Should Joe Maddon have removed Kyle Hendricks when he did during the Chicago Cubs’ matchup with the Pittsburgh Pirates Sunday afternoon?
I must preface this post by mentioning how I am a big fan of Joe Maddon as manager of the Chicago Cubs.
Maddon has received more criticism from Cubs fans than he deserves, especially in 2018. Fans constantly fuss about the how he changes the Cubs’ lineup daily, even though this has been the team’s recipe for success since Maddon arrived in Chicago.
Sunday, Maddon once again changed the team’s lineup, putting Javier Báez in the leadoff spot for the second time this season. For the record, Sunday’s lineup was the Cubs’ 41st different combination this season, but I digress.
Pulling Hendricks too soon
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I have no reason to question why Maddon changes the lineup almost daily. Truly, I question why Cubs fans are on his back for it so often. One question that I do have is why he pulled Kyle Hendricks from the game when he did on Sunday.
Hendricks threw 87 pitches in five innings, surrendering just one run on three hits and two walks. He surely had another inning in him, at the least. Instead, Maddon replaced him with pinch hitter Tommy La Stella in the bottom of the fifth inning.
In all honesty, giving La Stella a chance was not a bad idea. The Cubs trailed 1-0 and had runners on first and second with no one out. La Stella entered Sunday hitting .387 as a pinch hitter. One would expect La Stella to deliver more often than not.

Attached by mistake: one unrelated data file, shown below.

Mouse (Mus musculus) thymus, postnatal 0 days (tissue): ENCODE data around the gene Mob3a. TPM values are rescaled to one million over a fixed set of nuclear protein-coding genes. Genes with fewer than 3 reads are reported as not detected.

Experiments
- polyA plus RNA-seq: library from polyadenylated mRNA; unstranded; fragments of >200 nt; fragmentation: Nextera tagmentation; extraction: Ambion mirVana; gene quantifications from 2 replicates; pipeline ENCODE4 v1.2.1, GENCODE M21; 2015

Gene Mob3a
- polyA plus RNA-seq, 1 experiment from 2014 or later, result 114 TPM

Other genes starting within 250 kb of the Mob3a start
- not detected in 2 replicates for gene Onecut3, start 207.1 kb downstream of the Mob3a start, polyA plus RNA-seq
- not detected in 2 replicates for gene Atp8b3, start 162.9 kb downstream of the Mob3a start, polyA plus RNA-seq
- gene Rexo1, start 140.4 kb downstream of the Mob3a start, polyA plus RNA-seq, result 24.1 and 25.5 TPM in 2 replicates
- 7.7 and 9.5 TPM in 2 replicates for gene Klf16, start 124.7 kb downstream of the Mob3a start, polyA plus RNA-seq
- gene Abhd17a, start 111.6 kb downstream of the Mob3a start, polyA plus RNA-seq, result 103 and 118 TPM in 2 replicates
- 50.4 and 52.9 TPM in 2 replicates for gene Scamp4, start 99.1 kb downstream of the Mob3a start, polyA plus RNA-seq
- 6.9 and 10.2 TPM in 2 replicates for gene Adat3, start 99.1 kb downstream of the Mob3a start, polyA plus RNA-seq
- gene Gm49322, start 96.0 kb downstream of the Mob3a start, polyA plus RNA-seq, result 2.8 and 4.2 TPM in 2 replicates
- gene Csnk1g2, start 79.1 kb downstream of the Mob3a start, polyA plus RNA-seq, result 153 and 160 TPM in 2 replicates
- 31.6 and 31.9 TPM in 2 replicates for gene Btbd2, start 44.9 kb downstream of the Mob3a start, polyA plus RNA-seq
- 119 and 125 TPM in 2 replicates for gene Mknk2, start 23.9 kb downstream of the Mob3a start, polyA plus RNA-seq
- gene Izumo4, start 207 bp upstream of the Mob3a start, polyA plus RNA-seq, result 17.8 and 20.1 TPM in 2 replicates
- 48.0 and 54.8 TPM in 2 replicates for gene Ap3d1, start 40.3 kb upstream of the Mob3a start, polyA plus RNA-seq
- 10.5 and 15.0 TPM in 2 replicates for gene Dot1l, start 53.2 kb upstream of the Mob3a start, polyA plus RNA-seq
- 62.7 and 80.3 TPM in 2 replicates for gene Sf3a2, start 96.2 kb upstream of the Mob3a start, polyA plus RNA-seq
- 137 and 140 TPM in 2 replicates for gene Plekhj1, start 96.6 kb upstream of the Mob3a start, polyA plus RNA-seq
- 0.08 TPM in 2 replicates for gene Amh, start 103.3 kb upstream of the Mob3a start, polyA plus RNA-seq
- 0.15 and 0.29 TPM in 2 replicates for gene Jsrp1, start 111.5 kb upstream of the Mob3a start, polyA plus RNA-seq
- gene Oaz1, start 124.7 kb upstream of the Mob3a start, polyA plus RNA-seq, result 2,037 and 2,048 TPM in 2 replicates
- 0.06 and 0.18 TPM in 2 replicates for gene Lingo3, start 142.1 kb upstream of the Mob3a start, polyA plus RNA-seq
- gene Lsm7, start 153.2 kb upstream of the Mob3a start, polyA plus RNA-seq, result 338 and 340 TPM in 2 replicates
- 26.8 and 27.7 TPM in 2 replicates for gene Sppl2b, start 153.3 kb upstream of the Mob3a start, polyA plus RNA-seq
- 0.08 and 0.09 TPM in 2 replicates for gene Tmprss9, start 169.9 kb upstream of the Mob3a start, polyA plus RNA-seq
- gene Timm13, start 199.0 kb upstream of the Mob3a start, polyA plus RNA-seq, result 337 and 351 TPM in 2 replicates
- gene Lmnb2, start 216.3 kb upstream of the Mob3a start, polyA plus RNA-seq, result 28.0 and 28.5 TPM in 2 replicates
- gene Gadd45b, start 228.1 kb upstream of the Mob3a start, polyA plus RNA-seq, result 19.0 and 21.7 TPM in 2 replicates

Move does not pay off
Of course, he did not deliver, instead grounding into a 4-6-3 double play. Báez struck out afterward, ending the Cubs’ best threat of the day.
Pulling Hendricks backfired because La Stella did not deliver. It backfired even more when Brian Duensing got just one out in the sixth inning, ultimately surrendering four earned runs.
There is no telling how Hendricks would have fared had he stayed in the game. For all anyone knows, he might have given up four runs; he also might have given up no runs, a strong possibility for how good he looked on the mound.
Did it even matter?
In the end, pulling Hendricks “early” did not matter too much, as the Cubs scored just one run in a 7-1 loss. Still, Maddon’s decision is questionable, especially considering what he said before the game. From Chicago Tribune:
"“Asked to name the areas in which he’d like to see his team improve, the manager replied: ‘(Hitting with) runners in scoring position. And I’d like to see our starters nail down more innings. I think we’re capable of both.'”"
Well, the Cubs hit 0-for-5 with runners in scoring position Sunday and Hendricks pitched just five innings. At least there’s always tomorrow, Joe.